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Photo by Suzy Hazelwood from Pexels

The psychological work incurred when someone is writing about a traumatic experience is daunting. As the writer reports the event, they are also processing what happened and why. In many cases, this “dear diary” confessional journaling leads to self-healing. There are, however, additional creative writing techniques that embody the qualities of a healing narrative, thereby transforming an individual’s trauma into personal art.

 

The “Words That Heal” virtual workshop combines generative creative writing with lecture, small group discussions, and playful visual art projects, providing attendees with opportunities to combine expressive arts with guided prompts to elicit personal art that can heal.  

'Words That Heal' is led by writer Catherine Berresheim, who earned her Master of Fine Arts in creative nonfiction from Spalding University School of Creative and Professional Writing. She is now a full time associate professor of English for Volunteer State Community College.

 

Together with Dr. Graham Reside (Assistant Professor, Vanderbilt University Divinity School) Catherine led a class called “Trauma and the Healing Power of Writing” with the Riverbend death row insiders.  Catherine's passion for writing as a way of healing is often a popular topic for professional development conferences in her field. Top among them includes her presentation entitled “Writing for Their Lives: Lesson Learned on Death Row” at the Conference on Writing and Well-Being at the University of Arizona, in January 2020.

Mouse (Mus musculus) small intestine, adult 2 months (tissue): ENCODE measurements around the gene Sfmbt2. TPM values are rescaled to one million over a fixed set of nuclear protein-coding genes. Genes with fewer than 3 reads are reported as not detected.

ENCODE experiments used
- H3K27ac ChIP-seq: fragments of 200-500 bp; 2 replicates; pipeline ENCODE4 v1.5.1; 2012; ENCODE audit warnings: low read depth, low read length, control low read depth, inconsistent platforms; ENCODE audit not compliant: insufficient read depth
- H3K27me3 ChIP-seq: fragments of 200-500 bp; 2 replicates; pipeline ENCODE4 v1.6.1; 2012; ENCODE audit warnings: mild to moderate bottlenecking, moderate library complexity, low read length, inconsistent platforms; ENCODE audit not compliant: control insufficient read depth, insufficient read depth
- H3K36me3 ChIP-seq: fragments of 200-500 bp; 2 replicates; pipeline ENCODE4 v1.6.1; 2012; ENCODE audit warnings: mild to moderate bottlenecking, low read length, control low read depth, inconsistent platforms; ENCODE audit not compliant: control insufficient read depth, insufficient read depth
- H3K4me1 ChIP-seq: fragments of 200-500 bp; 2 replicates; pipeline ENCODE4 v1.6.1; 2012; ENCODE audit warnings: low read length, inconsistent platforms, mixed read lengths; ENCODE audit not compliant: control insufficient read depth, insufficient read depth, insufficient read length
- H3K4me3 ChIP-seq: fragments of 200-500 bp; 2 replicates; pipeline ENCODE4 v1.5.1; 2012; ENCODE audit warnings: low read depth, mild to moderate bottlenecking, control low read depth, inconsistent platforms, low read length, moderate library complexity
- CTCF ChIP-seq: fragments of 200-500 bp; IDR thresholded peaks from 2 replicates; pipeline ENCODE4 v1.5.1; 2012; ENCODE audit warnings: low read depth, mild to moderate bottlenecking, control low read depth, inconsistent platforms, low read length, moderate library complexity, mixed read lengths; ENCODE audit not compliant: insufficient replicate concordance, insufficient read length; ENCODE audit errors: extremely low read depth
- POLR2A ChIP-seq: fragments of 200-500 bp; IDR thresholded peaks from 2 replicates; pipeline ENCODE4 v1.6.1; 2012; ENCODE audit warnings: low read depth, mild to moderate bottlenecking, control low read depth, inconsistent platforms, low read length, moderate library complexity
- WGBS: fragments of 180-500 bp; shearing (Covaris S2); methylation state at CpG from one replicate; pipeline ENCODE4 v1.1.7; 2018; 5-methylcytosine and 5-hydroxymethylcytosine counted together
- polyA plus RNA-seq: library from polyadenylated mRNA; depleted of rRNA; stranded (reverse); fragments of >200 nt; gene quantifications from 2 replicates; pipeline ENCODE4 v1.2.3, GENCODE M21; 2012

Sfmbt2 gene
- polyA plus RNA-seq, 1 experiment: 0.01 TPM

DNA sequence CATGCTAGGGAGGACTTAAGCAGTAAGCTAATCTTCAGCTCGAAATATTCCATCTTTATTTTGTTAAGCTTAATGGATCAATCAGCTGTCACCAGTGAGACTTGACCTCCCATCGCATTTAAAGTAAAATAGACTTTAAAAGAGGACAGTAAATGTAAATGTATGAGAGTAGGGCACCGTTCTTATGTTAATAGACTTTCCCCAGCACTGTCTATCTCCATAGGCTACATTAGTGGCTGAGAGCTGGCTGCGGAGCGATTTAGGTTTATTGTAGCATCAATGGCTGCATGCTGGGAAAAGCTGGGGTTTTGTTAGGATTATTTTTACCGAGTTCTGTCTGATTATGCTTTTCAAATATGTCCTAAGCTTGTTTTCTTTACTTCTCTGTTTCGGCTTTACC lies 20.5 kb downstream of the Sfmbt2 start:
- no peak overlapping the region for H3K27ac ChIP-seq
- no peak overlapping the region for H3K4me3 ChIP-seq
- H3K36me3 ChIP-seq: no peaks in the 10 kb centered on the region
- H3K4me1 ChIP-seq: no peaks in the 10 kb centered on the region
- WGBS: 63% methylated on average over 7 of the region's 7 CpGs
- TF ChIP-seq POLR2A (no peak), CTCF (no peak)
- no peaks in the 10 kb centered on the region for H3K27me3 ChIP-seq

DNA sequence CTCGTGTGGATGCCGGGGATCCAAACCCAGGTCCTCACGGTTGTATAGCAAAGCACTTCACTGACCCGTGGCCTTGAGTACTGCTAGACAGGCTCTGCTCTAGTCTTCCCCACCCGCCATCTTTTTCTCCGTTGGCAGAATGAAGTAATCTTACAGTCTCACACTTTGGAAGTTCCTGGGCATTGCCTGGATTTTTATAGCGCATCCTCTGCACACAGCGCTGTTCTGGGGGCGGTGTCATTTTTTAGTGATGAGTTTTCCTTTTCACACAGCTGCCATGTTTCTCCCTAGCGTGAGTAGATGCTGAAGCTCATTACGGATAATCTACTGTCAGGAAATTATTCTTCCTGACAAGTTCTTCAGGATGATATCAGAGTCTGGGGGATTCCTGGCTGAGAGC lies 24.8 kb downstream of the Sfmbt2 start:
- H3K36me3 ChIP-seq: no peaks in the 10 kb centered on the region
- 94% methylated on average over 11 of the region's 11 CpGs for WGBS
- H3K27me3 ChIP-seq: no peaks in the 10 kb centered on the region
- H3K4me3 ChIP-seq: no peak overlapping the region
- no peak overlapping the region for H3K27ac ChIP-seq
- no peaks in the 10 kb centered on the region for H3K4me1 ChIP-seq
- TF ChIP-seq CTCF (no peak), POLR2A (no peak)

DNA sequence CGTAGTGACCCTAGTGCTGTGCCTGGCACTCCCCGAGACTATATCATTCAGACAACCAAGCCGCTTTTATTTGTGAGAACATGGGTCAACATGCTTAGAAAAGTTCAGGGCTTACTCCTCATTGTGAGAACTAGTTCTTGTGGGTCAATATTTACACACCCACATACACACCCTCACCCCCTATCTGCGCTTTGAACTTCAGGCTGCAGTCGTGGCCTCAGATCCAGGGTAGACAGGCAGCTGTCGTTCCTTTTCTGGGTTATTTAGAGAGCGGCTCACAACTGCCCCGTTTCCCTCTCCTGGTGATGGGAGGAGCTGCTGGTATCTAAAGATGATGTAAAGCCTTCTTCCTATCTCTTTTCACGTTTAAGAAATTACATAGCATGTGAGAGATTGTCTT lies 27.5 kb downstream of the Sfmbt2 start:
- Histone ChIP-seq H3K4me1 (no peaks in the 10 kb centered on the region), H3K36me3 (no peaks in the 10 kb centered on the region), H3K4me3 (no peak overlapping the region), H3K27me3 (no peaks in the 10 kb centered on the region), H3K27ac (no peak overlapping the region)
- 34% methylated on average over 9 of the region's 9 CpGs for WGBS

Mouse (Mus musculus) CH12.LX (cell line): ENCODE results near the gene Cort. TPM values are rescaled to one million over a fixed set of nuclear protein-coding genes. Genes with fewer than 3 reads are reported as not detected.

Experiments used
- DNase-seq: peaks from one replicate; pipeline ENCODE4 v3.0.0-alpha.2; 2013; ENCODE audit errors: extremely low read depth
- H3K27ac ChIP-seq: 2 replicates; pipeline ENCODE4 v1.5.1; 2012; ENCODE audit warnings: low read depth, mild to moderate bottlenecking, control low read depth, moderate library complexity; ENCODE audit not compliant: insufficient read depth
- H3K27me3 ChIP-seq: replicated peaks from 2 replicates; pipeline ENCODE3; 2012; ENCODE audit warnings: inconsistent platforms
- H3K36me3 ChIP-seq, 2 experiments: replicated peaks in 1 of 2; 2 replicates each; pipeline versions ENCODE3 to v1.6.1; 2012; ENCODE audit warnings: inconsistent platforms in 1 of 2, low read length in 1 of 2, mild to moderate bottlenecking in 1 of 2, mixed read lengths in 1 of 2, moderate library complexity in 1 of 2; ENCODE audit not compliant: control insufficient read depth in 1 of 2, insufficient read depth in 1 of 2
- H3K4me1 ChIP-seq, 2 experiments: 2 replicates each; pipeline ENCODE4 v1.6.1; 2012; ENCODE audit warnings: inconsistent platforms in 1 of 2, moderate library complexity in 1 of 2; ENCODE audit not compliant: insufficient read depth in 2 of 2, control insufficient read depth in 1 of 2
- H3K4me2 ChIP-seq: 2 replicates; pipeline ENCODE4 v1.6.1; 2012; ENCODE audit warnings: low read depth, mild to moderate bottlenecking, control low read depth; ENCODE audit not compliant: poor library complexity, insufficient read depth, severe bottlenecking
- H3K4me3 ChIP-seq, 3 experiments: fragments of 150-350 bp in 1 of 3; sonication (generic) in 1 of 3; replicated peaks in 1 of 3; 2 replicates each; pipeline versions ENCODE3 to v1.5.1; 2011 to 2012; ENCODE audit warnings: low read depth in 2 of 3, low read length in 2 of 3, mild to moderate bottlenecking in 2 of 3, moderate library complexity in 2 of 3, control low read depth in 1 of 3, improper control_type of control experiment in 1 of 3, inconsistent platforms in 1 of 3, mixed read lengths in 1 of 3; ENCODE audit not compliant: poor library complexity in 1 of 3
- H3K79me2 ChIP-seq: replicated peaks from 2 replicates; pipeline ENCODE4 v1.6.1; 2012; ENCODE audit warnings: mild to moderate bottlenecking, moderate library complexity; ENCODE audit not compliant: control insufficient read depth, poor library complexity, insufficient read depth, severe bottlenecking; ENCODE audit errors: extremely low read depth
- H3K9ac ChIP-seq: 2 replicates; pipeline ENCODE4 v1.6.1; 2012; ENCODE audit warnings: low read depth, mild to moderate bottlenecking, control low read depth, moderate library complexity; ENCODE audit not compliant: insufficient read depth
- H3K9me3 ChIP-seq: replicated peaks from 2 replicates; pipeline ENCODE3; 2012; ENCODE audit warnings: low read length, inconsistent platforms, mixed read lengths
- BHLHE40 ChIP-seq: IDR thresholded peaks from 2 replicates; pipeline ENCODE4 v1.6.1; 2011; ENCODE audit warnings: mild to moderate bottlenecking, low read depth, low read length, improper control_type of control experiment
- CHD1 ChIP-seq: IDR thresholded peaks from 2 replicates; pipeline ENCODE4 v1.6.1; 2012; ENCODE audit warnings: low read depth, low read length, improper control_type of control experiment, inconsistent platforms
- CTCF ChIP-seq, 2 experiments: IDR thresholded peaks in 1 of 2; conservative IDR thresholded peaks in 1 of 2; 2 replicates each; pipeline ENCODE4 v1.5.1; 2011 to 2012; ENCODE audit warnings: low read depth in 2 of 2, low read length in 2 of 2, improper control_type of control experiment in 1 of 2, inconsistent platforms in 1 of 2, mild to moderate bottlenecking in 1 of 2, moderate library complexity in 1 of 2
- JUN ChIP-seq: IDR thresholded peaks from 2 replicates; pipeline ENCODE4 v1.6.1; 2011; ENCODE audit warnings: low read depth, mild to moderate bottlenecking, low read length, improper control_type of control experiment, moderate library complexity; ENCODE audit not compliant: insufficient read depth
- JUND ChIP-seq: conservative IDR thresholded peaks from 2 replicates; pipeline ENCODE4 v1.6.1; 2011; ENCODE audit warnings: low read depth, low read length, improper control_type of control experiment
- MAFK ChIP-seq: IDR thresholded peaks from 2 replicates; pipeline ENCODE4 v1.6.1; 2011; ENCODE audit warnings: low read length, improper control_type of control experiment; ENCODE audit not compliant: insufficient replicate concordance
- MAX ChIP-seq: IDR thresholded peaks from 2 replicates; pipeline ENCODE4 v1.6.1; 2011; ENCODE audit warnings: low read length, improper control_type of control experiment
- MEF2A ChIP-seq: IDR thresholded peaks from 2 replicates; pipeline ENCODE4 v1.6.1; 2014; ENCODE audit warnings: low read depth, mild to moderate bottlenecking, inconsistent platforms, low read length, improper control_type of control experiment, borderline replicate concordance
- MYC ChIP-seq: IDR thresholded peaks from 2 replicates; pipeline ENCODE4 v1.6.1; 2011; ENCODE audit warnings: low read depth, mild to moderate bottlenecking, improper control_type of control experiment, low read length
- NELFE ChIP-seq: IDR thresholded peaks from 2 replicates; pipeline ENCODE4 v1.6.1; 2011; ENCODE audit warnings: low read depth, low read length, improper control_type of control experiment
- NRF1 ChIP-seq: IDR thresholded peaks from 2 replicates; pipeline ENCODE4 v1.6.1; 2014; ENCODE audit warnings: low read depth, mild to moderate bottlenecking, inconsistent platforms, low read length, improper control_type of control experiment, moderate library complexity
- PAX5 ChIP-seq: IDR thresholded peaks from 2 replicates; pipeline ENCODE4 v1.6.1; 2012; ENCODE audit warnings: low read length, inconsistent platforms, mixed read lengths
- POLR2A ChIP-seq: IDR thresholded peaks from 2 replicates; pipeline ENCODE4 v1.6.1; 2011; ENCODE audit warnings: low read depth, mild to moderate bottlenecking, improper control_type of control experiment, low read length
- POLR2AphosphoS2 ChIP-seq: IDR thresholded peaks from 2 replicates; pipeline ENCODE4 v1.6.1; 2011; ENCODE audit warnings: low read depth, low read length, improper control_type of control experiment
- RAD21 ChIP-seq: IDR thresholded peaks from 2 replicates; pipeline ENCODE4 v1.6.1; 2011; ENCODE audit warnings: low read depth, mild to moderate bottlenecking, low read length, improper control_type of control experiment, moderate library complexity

Words That Heal will be offered 4 times, as follows:

  • Saturday, October 9 - ZOOM - 11 am - 2pm 

  • Spring 2022 - details TBD

  • Summer 2022 - details TBD

  • Fall 2022 - details TBD

To fully participate, you will need to have the following 'making' materials on hand before the event begins :

  • Five photographs of your childhood

  • Talisman [ie. anything whose presence exercises a powerful influence on human feelings or actions: charm, amulet, stone, ring, or another personally important object important to you that you are willing to show the group

  • Crayons or markers

  • Drawing paper

  • Plasticine, clay, or play dough (recipe supplied to make your own)

 

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